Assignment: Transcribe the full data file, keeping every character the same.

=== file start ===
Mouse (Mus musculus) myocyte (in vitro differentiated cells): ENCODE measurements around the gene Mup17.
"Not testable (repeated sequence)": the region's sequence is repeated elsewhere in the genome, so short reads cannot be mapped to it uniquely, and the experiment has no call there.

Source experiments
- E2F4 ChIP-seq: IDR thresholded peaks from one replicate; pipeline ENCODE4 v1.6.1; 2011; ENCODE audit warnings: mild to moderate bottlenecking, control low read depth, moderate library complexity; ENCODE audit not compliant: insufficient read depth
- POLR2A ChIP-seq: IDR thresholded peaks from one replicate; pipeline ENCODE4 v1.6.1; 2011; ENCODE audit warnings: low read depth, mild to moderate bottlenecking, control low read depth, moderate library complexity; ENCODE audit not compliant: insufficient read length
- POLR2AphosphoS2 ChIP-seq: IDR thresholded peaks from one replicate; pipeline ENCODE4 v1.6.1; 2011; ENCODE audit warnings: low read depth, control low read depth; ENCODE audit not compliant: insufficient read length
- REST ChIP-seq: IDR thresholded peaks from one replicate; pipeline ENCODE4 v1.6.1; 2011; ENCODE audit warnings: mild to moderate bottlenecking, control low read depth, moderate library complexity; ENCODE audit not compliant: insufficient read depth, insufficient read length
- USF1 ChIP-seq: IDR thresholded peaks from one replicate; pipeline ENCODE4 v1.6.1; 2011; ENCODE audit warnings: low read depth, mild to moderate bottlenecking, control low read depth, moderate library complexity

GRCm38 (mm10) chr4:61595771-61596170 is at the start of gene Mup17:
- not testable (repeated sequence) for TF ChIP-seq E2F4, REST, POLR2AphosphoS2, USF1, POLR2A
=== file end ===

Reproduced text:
Mouse (Mus musculus) myocyte (in vitro differentiated cells): ENCODE measurements around the gene Mup17.
"Not testable (repeated sequence)": the region's sequence is repeated elsewhere in the genome, so short reads cannot be mapped to it uniquely, and the experiment has no call there.

Source experiments
- E2F4 ChIP-seq: IDR thresholded peaks from one replicate; pipeline ENCODE4 v1.6.1; 2011; ENCODE audit warnings: mild to moderate bottlenecking, control low read depth, moderate library complexity; ENCODE audit not compliant: insufficient read depth
- POLR2A ChIP-seq: IDR thresholded peaks from one replicate; pipeline ENCODE4 v1.6.1; 2011; ENCODE audit warnings: low read depth, mild to moderate bottlenecking, control low read depth, moderate library complexity; ENCODE audit not compliant: insufficient read length
- POLR2AphosphoS2 ChIP-seq: IDR thresholded peaks from one replicate; pipeline ENCODE4 v1.6.1; 2011; ENCODE audit warnings: low read depth, control low read depth; ENCODE audit not compliant: insufficient read length
- REST ChIP-seq: IDR thresholded peaks from one replicate; pipeline ENCODE4 v1.6.1; 2011; ENCODE audit warnings: mild to moderate bottlenecking, control low read depth, moderate library complexity; ENCODE audit not compliant: insufficient read depth, insufficient read length
- USF1 ChIP-seq: IDR thresholded peaks from one replicate; pipeline ENCODE4 v1.6.1; 2011; ENCODE audit warnings: low read depth, mild to moderate bottlenecking, control low read depth, moderate library complexity

GRCm38 (mm10) chr4:61595771-61596170 is at the start of gene Mup17:
- not testable (repeated sequence) for TF ChIP-seq E2F4, REST, POLR2AphosphoS2, USF1, POLR2A